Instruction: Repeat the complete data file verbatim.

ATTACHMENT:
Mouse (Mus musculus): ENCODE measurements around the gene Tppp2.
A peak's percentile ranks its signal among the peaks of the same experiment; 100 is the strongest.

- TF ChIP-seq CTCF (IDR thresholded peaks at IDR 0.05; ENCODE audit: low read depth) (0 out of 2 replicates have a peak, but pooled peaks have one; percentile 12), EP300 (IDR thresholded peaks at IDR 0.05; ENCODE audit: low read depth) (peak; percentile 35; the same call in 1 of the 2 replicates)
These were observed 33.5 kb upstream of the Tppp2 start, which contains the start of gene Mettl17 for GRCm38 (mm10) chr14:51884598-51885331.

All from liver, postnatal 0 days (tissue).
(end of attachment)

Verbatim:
Mouse (Mus musculus): ENCODE measurements around the gene Tppp2.
A peak's percentile ranks its signal among the peaks of the same experiment; 100 is the strongest.

- TF ChIP-seq CTCF (IDR thresholded peaks at IDR 0.05; ENCODE audit: low read depth) (0 out of 2 replicates have a peak, but pooled peaks have one; percentile 12), EP300 (IDR thresholded peaks at IDR 0.05; ENCODE audit: low read depth) (peak; percentile 35; the same call in 1 of the 2 replicates)
These were observed 33.5 kb upstream of the Tppp2 start, which contains the start of gene Mettl17 for GRCm38 (mm10) chr14:51884598-51885331.

All from liver, postnatal 0 days (tissue).